The historic Jewish quarter is found in the charming preserved district of the Marais especially around the rue des Rosiers. The walk brings to life the fascinating history of the Jewish population that has lived in France for more than 2000 years. In between persecutions and forced exiles, there have been periods that have consecrated the Jewish community as one of the most important and active in culture, politics, and business.
The tour presents places that often go unrecognized, from large synagogues to small hidden oratories, private mansions, typical streets and, of course, places of remembrance, followed by a reflection on the current status of the French Jewish community.
• Meeting Point: Métro Saint Paul (line 1)
• Duration : 2h
• Tour is run on demand for individuals (40€/p) or in a group (20€/p)
• Private tour at any date (250€/group)
• Synagogue entry fee: 10€
The Marais maintains a vibrant, although shrinking, Jewish presence. Known for its Sunday shopping, narrow cobble-stone streets, felafel and Middle Eastern restaurants and pastry shops, the Marais is a unique neighborhood that celebrates its diversity. One needs only to walk the streets of Rue des Rosier and Rue Pavée (famous as the first paved road in Paris) to experience the active Jewish community. Not to be missed is a sighting of the Hannukah Mobile traveling through the Quartier blaring holiday songs and inviting the community to celebrate in one of several active synagogues.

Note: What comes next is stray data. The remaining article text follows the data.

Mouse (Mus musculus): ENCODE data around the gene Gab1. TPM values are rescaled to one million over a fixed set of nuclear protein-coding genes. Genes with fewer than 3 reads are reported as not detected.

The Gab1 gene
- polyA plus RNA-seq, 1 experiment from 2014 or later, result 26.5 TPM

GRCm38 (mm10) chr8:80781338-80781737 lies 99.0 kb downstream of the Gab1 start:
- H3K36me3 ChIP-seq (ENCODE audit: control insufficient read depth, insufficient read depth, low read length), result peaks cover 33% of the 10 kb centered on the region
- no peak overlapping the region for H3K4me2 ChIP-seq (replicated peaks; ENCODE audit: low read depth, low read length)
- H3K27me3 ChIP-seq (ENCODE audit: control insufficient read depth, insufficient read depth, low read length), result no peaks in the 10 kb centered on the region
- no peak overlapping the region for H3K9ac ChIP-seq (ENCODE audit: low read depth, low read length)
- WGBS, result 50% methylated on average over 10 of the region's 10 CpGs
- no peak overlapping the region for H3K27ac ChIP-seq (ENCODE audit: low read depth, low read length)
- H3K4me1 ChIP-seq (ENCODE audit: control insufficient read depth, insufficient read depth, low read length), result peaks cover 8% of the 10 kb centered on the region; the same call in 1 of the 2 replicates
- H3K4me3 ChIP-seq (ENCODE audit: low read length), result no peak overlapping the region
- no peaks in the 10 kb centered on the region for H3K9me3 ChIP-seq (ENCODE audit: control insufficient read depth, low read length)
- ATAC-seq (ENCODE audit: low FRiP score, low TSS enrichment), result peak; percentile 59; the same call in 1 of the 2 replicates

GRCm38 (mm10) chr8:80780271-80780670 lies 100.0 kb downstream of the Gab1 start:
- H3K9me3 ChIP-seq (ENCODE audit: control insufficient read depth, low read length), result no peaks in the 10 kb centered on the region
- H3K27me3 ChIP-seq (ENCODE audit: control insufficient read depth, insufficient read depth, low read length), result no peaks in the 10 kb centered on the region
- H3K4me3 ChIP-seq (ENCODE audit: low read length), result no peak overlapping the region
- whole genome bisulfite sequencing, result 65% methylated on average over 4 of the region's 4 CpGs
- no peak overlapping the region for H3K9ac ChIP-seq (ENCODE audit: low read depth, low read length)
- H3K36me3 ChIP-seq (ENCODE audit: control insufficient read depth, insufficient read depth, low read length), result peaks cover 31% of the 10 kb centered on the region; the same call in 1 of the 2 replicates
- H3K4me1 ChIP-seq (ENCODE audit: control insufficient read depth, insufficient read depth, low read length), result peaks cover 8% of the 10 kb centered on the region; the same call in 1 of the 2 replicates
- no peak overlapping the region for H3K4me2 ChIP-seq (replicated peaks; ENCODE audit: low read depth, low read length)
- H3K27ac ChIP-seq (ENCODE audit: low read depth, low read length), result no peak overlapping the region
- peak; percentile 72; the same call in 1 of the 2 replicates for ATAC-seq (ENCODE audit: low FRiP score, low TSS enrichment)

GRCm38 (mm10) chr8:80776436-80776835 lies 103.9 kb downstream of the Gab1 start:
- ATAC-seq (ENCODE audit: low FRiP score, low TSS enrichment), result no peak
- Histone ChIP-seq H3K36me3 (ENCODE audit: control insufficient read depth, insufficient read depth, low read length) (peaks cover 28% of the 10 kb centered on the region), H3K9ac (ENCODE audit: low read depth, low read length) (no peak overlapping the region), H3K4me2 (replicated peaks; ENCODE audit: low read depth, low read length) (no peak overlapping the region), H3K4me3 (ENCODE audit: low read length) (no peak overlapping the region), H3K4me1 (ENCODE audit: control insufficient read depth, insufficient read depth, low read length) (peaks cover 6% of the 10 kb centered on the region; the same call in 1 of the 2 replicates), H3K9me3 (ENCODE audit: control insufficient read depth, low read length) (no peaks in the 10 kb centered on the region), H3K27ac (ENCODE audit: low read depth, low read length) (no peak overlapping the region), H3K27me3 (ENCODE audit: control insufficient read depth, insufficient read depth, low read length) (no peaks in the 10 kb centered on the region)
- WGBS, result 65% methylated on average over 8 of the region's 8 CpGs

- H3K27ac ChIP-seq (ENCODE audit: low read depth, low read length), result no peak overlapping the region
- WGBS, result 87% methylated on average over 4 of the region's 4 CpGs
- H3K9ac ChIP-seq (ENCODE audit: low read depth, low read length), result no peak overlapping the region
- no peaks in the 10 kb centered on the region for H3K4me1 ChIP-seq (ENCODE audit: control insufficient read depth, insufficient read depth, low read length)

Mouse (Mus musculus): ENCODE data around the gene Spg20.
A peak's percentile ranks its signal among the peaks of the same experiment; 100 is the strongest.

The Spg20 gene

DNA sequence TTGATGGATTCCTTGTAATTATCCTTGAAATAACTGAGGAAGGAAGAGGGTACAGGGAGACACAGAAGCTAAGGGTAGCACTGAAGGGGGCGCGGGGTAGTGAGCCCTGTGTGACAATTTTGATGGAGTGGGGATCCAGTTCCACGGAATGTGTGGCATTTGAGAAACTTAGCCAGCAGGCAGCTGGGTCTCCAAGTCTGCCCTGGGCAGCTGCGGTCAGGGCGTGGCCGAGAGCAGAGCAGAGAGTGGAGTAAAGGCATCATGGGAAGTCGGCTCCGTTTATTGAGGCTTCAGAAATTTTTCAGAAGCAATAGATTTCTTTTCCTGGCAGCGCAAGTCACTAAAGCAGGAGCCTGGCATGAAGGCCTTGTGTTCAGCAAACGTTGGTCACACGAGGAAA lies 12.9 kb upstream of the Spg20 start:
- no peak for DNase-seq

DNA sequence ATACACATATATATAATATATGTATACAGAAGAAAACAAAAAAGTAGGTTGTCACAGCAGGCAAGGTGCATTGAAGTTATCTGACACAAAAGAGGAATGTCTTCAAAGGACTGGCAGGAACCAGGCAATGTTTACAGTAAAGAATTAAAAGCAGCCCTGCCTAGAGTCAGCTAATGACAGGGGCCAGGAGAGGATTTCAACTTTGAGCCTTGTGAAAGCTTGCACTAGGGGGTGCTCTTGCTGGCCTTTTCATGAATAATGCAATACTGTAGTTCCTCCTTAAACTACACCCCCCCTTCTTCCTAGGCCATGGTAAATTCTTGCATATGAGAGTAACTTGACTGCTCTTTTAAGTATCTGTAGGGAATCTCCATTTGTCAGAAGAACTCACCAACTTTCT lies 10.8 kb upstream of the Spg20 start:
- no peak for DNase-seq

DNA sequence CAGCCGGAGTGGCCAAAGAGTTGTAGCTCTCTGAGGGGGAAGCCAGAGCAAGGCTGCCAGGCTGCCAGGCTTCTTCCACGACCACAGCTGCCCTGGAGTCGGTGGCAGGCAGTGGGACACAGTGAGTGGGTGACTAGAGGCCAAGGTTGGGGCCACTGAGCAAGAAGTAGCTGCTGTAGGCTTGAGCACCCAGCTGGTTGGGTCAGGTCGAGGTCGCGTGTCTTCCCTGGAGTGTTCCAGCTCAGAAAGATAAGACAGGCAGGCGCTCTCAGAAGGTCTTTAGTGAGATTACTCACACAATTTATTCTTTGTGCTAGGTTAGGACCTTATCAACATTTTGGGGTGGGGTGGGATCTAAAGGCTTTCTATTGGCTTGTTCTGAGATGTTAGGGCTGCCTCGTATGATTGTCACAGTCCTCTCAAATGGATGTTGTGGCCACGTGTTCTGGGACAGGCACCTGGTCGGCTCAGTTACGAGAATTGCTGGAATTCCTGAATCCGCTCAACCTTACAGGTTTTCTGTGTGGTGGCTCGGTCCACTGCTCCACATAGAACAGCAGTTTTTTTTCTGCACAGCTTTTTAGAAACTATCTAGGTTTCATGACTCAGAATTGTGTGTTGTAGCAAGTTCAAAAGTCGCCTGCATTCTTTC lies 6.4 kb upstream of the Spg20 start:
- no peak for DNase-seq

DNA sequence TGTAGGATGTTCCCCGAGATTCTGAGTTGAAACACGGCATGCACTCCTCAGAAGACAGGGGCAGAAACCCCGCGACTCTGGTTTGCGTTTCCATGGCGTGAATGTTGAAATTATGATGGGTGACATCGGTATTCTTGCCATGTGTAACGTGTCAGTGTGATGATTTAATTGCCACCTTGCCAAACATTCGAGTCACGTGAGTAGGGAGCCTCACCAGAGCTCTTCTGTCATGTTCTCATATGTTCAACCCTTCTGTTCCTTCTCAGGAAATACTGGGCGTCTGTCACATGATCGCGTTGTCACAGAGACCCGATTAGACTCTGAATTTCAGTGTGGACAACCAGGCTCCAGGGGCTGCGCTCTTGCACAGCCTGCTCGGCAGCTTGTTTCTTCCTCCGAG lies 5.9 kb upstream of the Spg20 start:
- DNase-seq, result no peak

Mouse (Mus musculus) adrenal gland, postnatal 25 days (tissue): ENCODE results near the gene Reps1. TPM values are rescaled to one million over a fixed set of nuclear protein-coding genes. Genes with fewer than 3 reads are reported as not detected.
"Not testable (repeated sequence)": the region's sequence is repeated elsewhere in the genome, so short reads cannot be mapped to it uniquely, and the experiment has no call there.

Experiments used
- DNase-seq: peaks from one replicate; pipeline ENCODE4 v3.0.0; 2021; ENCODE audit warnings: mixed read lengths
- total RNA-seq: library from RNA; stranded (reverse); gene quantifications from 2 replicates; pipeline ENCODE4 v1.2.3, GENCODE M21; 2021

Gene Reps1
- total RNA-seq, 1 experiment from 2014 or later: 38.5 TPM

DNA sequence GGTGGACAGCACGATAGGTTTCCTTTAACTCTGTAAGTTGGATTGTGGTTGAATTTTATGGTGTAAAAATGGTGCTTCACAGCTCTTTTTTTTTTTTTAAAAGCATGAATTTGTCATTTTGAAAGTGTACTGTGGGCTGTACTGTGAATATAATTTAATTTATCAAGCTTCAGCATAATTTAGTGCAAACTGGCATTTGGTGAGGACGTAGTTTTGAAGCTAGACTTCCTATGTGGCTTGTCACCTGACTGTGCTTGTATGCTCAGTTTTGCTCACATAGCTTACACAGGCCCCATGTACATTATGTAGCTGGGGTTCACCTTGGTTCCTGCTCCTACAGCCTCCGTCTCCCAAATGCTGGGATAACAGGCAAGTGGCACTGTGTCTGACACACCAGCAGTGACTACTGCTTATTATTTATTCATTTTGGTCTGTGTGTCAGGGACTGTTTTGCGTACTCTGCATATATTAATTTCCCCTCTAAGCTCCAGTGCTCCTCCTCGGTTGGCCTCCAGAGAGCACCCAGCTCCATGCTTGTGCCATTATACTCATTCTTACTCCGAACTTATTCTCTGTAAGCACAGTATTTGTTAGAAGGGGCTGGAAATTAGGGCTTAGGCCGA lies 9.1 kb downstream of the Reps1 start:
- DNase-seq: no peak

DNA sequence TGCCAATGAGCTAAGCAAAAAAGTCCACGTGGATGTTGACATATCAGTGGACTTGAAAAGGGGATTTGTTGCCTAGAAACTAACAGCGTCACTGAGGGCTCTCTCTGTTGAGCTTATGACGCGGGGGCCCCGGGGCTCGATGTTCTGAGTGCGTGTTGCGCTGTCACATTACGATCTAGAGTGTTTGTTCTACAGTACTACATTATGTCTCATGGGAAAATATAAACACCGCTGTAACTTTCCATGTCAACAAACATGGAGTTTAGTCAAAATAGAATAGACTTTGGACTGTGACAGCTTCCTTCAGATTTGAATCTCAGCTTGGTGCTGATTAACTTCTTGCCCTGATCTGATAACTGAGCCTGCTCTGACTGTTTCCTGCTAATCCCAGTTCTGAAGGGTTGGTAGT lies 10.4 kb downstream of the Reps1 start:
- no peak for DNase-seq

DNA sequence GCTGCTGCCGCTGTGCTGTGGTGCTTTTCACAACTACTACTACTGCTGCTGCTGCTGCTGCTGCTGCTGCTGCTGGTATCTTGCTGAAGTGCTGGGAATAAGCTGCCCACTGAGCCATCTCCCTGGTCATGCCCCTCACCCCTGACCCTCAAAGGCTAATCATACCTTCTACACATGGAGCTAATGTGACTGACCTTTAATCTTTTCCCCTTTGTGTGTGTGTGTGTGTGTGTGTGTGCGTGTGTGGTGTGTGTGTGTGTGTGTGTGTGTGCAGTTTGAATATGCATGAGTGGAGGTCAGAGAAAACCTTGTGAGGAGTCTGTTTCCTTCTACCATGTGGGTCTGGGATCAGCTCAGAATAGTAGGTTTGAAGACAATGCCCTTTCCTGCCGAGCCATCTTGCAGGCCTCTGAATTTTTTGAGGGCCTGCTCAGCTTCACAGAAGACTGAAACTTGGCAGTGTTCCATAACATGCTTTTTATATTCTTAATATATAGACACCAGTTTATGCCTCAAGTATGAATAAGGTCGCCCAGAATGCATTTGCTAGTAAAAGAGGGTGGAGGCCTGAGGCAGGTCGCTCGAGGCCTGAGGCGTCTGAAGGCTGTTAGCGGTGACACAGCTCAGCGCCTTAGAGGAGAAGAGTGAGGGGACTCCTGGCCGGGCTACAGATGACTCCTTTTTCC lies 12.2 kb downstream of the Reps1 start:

According to the Jewish Traveler Guide, “the Jewish community of France is the third largest in the world. Jewish history in France stretches back more than 2,000 years. Despite the shameful tragedies that have befallen the Jewish community, France has always returned to and solidified its commitment to its Jewish citizens. France shares an unshakable bond with them-and with people of all convictions- that has endured for generations, a bond that has made France a special and welcoming country.”
Gentrification and rising rents in the Marais have had a significant impact. During the past 2 years, a number of “mom and pop” Jewish grocery stores, religious shops and delicatessens have been converted to high-fashion boutiques, bars and restaurants. Although inevitable, it has resulted in local tension and changed the complexion of the neighborhood. Fortunately, Paris is a city that values its communities and refrains from drastic and unmitigated commercialism. In fact, several new, upscale Jewish restaurants have opened in the past year. Others have renovated, continuing to meet the needs of its traditional clientele while appealing to a new, curious and tourist population. Hence, the Jewish traditions continue to prosper and evolve.